The Ecosystem And Competitive Landscape For AWS

I’ve already touched on some of AWS’s strengths and growth drivers, including its scale, range of offerings, broadest custom silicon and genuine commitment to innovation. Unsurprisingly, Reinvent has many corporate sponsors happy to pony up for ready access to AWS customers; these range from big “frenemies” including Microsoft and IBM to important niche operators in many different areas of cloud-related technology. Customer speakers at Reinvent will include senior executives from household names such as Pfizer and BMW, along with AI darling Anthropic.

But for as much as AWS leads the cloud IaaS market from the front, after starting 14 years ago with a simple queuing service, it hardly goes unchallenged. According to Synergy Research, over the past five years—amid a growing market—AWS has maintained around 32 to 33% market share for IaaS, platform as a service and hosted cloud.

AWS faces ferocious competition from Azure and Google Cloud, among others. Azure is its largest competitor, gaining seven percentage points of share over the past five years to put it around 23% overall. Last week, Azure introduced two flavors of in-house silicon, which my colleague Matt Kimball and I analyzed here. Azure also got the market jump on all cloud competitors through its tie-up with OpenAI, but as I’ve always said about generative AI, it will be a marathon, not a sprint. A few months after Azure’s original OpenAI announcement, AWS introduced Bedrock and its own Titan models. I wrote an analysis of that announcement here.

Google Cloud has also made big gains, adding around five percentage points of market share over the past five years, bringing it to 11% overall. CEO Thomas Kurian’s leadership has made a huge difference with his “We won’t share your data” commitment, “We meet you where the workloads are” strategy, investment in field CX staff and big wins in data, analytics and machine learning. You can read my Google Cloud Next analysis here on what the company is doing in generative AI.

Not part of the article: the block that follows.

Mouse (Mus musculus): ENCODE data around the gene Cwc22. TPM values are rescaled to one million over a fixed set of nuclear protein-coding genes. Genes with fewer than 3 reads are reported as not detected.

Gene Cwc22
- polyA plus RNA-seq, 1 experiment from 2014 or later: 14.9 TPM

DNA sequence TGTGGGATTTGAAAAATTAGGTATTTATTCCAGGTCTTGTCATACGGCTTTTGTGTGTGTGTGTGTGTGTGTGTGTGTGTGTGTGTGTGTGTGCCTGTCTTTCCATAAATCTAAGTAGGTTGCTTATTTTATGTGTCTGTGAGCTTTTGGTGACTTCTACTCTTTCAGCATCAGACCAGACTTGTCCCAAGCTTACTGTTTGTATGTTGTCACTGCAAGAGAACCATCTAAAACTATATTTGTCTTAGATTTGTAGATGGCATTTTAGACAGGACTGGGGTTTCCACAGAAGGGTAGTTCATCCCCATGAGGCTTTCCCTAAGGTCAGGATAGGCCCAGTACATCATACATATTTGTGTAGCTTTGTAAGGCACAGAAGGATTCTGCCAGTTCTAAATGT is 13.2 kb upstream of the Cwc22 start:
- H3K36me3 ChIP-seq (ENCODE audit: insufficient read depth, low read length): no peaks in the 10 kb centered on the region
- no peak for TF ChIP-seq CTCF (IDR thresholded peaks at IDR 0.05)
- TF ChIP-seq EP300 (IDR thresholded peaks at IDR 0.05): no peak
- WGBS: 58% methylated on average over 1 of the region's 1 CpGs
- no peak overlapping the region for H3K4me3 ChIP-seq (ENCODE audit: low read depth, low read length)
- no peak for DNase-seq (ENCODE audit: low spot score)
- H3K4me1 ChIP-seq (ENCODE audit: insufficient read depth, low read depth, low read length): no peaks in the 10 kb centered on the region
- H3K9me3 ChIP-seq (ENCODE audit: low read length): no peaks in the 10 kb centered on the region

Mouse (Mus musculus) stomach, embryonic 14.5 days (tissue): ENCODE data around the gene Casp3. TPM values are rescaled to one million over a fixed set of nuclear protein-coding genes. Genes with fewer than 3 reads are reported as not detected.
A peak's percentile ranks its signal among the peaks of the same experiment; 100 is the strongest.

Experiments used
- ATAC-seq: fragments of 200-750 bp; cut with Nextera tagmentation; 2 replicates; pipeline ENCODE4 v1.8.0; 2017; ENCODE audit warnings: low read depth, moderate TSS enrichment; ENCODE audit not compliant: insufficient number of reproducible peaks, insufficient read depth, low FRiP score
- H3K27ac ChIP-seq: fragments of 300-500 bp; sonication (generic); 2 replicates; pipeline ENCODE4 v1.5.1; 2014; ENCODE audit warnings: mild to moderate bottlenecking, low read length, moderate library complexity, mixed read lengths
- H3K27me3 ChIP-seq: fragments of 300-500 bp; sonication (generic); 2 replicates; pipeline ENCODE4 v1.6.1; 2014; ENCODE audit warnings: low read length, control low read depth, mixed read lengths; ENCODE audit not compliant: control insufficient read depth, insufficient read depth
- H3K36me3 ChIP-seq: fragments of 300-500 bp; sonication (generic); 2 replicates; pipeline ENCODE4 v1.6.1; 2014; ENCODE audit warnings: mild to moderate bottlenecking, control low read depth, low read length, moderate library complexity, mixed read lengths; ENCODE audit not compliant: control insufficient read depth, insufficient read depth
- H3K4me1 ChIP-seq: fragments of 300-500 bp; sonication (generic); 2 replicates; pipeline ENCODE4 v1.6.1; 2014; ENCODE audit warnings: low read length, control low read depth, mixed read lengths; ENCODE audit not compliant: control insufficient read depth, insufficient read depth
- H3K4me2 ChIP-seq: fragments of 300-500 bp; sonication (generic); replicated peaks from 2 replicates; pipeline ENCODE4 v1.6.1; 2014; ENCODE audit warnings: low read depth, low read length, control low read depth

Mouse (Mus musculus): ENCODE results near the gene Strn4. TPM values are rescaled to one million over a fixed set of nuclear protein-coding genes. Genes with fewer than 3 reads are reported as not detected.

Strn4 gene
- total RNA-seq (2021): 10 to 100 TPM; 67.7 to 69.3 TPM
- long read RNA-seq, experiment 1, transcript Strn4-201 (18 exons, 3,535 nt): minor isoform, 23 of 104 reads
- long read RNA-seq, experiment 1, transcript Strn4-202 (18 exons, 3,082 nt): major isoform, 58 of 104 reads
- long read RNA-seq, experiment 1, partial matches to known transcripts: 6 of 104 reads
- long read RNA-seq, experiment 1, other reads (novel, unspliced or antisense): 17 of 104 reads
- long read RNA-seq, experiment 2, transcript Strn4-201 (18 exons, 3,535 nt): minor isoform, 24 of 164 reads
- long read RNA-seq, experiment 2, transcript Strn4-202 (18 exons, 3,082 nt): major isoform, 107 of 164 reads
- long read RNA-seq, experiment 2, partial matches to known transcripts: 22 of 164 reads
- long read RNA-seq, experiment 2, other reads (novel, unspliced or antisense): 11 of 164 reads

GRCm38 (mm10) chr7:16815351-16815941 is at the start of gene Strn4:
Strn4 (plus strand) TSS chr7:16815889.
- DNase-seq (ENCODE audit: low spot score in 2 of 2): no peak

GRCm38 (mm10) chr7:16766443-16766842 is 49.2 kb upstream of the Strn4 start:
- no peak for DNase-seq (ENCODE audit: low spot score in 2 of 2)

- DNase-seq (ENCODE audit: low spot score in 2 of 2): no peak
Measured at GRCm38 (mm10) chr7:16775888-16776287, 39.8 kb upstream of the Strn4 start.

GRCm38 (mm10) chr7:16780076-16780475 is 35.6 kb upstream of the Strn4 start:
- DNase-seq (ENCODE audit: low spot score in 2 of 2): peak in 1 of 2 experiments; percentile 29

Wrapping Up

It’s clear that Wood wants to share his passion for business transformation with Reinvent attendees. “Transformation can come in so many different areas in so many different ways through so many different routes,” he said. “And our goal is to be able to accelerate them all.” He added, “If you’re passionate about transformation, there really isn’t a better place to be, I think on the planet, the week after Thanksgiving than Las Vegas.”

His enthusiasm makes it clear this isn’t just talk. “It really is my favorite week of the year,” he told me. “I genuinely mean that.” After so many years of attending it, I can confirm that Reinvent really does deliver a wealth of ideas. What’s remarkable is the effect it has on Wood. When I suggested he might be tired but happy at the end of the show, he said, “Ironically, I don’t usually leave Reinvent tired. I leave Reinvent ready to go. It’s really, really energizing.”

When I talked with Wood, his camera showed the Jolly Roger flag in his office. He said it was “the friendly reminder to the crew here at Amazon that in periods of discontinuous change, you can’t act like a supertanker. You got to act like a merry band of pirates.”

I’ll be interested to see what Wood and his merry band have cooked up this year. You can expect more from me about what I see at Reinvent—not only in long-form analysis like this, but also in shorter observations via LinkedIn and Twitter.

Patrick Moorhead
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Patrick founded the firm based on his real-world world technology experiences with the understanding of what he wasn’t getting from analysts and consultants. Ten years later, Patrick is ranked #1 among technology industry analysts in terms of “power” (ARInsights)  in “press citations” (Apollo Research). Moorhead is a contributor at Forbes and frequently appears on CNBC. He is a broad-based analyst covering a wide variety of topics including the cloud, enterprise SaaS, collaboration, client computing, and semiconductors. He has 30 years of experience including 15 years of executive experience at high tech companies (NCR, AT&T, Compaq, now HP, and AMD) leading strategy, product management, product marketing, and corporate marketing, including three industry board appointments.